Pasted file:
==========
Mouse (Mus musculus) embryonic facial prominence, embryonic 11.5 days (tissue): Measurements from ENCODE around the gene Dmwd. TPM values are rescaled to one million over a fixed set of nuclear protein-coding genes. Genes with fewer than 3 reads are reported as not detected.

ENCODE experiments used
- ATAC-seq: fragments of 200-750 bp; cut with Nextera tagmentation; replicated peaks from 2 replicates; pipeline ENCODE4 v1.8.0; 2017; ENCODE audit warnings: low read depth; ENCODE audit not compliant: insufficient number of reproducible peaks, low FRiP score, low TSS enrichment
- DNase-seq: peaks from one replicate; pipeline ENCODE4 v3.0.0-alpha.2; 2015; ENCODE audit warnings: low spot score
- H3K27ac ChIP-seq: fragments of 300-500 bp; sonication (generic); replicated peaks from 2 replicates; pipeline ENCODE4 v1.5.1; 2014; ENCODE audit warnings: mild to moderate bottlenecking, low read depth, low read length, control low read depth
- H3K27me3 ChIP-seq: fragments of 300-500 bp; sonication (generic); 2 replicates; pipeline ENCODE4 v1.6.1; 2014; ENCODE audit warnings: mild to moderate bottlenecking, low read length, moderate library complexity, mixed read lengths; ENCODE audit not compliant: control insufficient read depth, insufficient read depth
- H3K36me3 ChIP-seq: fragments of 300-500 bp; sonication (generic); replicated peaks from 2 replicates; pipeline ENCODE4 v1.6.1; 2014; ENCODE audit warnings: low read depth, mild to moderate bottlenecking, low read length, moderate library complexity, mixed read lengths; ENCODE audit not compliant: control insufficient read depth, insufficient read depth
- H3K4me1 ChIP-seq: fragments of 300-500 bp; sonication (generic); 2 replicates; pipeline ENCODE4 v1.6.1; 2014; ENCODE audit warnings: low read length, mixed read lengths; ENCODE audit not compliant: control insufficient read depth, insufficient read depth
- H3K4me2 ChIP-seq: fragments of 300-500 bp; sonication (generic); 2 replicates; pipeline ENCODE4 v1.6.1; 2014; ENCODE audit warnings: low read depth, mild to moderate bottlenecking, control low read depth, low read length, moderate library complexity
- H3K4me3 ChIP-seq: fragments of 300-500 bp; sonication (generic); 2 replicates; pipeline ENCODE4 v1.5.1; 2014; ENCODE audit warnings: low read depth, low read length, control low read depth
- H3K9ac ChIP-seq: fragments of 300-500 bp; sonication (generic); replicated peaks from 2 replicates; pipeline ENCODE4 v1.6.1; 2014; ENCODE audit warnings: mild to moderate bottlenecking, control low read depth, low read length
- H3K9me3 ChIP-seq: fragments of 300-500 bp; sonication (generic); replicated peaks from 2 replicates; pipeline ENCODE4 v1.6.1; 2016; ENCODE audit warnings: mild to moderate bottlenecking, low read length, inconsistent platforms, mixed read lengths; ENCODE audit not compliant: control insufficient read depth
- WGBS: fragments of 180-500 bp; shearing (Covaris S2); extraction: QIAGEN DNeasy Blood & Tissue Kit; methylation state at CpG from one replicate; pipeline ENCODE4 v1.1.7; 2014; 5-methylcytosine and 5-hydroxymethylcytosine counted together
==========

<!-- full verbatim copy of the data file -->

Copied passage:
Mouse (Mus musculus) embryonic facial prominence, embryonic 11.5 days (tissue): Measurements from ENCODE around the gene Dmwd. TPM values are rescaled to one million over a fixed set of nuclear protein-coding genes. Genes with fewer than 3 reads are reported as not detected.

ENCODE experiments used
- ATAC-seq: fragments of 200-750 bp; cut with Nextera tagmentation; replicated peaks from 2 replicates; pipeline ENCODE4 v1.8.0; 2017; ENCODE audit warnings: low read depth; ENCODE audit not compliant: insufficient number of reproducible peaks, low FRiP score, low TSS enrichment
- DNase-seq: peaks from one replicate; pipeline ENCODE4 v3.0.0-alpha.2; 2015; ENCODE audit warnings: low spot score
- H3K27ac ChIP-seq: fragments of 300-500 bp; sonication (generic); replicated peaks from 2 replicates; pipeline ENCODE4 v1.5.1; 2014; ENCODE audit warnings: mild to moderate bottlenecking, low read depth, low read length, control low read depth
- H3K27me3 ChIP-seq: fragments of 300-500 bp; sonication (generic); 2 replicates; pipeline ENCODE4 v1.6.1; 2014; ENCODE audit warnings: mild to moderate bottlenecking, low read length, moderate library complexity, mixed read lengths; ENCODE audit not compliant: control insufficient read depth, insufficient read depth
- H3K36me3 ChIP-seq: fragments of 300-500 bp; sonication (generic); replicated peaks from 2 replicates; pipeline ENCODE4 v1.6.1; 2014; ENCODE audit warnings: low read depth, mild to moderate bottlenecking, low read length, moderate library complexity, mixed read lengths; ENCODE audit not compliant: control insufficient read depth, insufficient read depth
- H3K4me1 ChIP-seq: fragments of 300-500 bp; sonication (generic); 2 replicates; pipeline ENCODE4 v1.6.1; 2014; ENCODE audit warnings: low read length, mixed read lengths; ENCODE audit not compliant: control insufficient read depth, insufficient read depth
- H3K4me2 ChIP-seq: fragments of 300-500 bp; sonication (generic); 2 replicates; pipeline ENCODE4 v1.6.1; 2014; ENCODE audit warnings: low read depth, mild to moderate bottlenecking, control low read depth, low read length, moderate library complexity
- H3K4me3 ChIP-seq: fragments of 300-500 bp; sonication (generic); 2 replicates; pipeline ENCODE4 v1.5.1; 2014; ENCODE audit warnings: low read depth, low read length, control low read depth
- H3K9ac ChIP-seq: fragments of 300-500 bp; sonication (generic); replicated peaks from 2 replicates; pipeline ENCODE4 v1.6.1; 2014; ENCODE audit warnings: mild to moderate bottlenecking, control low read depth, low read length
- H3K9me3 ChIP-seq: fragments of 300-500 bp; sonication (generic); replicated peaks from 2 replicates; pipeline ENCODE4 v1.6.1; 2016; ENCODE audit warnings: mild to moderate bottlenecking, low read length, inconsistent platforms, mixed read lengths; ENCODE audit not compliant: control insufficient read depth
- WGBS: fragments of 180-500 bp; shearing (Covaris S2); extraction: QIAGEN DNeasy Blood & Tissue Kit; methylation state at CpG from one replicate; pipeline ENCODE4 v1.1.7; 2014; 5-methylcytosine and 5-hydroxymethylcytosine counted together